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JACKIE MACMULLAN

Miller a kick to talk to

FOXBOROUGH -- The punter is the funniest guy in the room. You learn to develop a sense of humor when the nickname of your junior college is the Artichokes.

"The Fighting Artichokes," Josh Miller corrected me. "Tough nickname. We lost before the kickoff."

The alumnus of Scottsdale Community College (and later the University of Arizona) is so witty, he used to host a radio talk show in Pittsburgh when he punted for the Steelers. That perk has been eliminated here in New England, but Miller is a refreshing voice on a team that has been encouraged to spew stock answers and boring cliches. Normally, a Wednesday media session before a playoff game would require a steady dose of Red Bull to keep the pupils from dilating, but there are never any glazed looks when reporters gather at Miller's locker. He has tons of great material, even though he knows far better than to use most of it.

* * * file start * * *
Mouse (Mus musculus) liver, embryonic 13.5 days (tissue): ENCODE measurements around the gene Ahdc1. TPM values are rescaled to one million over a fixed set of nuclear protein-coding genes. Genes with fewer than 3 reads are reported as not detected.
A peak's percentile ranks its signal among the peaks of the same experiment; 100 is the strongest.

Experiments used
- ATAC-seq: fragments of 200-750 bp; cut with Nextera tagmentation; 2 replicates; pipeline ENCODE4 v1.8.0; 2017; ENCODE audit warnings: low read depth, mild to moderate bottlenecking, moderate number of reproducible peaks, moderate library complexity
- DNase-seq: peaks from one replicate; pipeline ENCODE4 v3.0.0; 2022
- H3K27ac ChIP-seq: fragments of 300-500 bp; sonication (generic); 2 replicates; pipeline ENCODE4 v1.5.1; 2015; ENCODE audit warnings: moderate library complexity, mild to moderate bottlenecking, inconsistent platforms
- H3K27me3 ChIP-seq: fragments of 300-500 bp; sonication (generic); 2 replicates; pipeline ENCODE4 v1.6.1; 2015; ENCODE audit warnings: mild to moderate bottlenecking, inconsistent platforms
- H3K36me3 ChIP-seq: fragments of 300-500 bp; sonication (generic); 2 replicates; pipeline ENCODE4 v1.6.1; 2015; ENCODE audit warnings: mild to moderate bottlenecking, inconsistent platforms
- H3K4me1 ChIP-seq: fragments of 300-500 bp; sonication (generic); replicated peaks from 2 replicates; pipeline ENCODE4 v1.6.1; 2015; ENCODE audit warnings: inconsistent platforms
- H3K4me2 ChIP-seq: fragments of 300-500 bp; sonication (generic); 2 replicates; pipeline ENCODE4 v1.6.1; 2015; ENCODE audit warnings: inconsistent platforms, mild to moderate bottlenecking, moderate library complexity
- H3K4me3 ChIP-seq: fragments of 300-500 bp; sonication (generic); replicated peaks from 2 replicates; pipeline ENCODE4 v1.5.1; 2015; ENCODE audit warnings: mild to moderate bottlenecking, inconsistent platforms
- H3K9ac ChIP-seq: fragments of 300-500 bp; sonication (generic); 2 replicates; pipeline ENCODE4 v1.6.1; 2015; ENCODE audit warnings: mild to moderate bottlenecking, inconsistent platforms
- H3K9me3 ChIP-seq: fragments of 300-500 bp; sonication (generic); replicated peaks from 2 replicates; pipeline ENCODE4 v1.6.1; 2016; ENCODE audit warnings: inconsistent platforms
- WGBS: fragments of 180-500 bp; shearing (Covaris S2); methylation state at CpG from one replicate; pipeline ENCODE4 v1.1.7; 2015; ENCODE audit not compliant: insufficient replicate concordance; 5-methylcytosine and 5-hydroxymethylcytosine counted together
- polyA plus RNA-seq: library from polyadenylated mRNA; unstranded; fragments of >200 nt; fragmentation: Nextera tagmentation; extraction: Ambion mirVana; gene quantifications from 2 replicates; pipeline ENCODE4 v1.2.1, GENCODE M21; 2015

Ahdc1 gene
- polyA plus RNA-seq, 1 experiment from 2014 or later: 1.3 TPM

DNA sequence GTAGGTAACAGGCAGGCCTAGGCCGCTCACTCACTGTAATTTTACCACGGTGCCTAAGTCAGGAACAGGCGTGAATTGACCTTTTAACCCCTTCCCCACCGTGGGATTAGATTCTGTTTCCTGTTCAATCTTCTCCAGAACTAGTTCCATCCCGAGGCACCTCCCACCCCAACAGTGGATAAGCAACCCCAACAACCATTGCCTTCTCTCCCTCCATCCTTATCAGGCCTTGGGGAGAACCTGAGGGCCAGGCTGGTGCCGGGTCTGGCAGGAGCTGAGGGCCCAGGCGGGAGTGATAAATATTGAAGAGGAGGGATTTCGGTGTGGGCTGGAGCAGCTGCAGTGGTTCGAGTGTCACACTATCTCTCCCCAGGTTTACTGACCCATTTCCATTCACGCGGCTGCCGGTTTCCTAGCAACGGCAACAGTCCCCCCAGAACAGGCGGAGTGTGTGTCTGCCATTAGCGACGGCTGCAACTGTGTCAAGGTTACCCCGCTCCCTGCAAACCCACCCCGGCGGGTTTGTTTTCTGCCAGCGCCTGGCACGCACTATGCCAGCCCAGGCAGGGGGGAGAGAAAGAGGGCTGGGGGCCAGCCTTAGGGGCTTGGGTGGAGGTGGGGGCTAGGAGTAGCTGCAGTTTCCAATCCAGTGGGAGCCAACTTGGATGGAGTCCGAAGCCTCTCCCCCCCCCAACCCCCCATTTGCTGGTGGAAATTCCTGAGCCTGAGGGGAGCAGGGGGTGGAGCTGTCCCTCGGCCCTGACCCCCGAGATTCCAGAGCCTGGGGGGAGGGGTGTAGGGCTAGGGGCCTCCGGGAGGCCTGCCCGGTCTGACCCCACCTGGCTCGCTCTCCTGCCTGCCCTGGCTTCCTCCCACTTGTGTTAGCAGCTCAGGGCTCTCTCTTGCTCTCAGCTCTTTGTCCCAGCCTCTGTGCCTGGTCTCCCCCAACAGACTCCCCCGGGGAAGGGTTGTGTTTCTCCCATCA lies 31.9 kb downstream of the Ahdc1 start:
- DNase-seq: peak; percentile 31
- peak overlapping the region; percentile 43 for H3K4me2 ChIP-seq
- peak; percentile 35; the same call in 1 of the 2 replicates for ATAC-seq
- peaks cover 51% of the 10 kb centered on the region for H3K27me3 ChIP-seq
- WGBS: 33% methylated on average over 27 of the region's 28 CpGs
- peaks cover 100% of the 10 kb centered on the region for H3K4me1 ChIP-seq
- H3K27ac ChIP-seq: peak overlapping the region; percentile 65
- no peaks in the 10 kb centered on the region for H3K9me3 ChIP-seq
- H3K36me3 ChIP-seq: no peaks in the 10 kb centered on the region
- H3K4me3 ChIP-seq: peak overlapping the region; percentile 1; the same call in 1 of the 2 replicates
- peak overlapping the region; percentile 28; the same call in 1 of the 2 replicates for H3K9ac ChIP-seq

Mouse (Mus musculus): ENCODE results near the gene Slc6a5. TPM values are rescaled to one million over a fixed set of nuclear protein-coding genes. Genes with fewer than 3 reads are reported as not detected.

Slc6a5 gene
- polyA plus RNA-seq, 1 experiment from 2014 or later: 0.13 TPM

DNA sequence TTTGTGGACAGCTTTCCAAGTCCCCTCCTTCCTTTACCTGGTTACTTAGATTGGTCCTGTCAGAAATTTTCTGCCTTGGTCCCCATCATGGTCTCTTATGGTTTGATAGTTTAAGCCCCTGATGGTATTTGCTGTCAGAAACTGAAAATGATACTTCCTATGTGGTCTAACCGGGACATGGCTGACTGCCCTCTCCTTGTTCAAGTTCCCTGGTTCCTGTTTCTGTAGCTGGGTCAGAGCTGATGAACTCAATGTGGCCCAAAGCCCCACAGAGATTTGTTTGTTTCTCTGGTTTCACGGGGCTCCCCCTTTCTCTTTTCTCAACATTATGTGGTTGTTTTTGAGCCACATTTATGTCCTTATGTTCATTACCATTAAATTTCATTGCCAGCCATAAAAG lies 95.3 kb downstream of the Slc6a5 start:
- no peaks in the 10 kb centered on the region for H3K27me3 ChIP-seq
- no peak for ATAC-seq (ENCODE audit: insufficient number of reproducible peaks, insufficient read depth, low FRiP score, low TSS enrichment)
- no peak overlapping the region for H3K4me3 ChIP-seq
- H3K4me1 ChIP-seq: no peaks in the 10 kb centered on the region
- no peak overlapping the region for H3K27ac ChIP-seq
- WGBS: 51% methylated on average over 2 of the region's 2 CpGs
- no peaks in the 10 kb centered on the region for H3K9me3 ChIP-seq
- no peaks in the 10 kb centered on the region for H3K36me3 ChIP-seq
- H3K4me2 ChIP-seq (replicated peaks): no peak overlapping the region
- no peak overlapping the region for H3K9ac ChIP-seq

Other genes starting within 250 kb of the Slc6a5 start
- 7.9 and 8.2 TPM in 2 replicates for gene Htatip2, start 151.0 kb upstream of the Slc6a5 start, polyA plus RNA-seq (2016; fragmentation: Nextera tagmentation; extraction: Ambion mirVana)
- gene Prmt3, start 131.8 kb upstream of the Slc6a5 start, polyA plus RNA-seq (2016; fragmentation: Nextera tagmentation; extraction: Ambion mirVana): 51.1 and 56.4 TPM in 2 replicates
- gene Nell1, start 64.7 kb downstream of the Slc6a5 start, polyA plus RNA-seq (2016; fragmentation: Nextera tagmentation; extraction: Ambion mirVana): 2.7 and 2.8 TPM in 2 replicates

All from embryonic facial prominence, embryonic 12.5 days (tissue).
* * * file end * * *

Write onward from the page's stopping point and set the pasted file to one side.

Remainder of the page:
That's because he understands punting for the New England Patriots is no laughing matter. He need look no further than his predecessor, Ken Walter, for proof. Walter, who was also a thoughtful, articulate man, was identified by many fans as the lone blemish on an otherwise spotless Super Bowl campaign last season.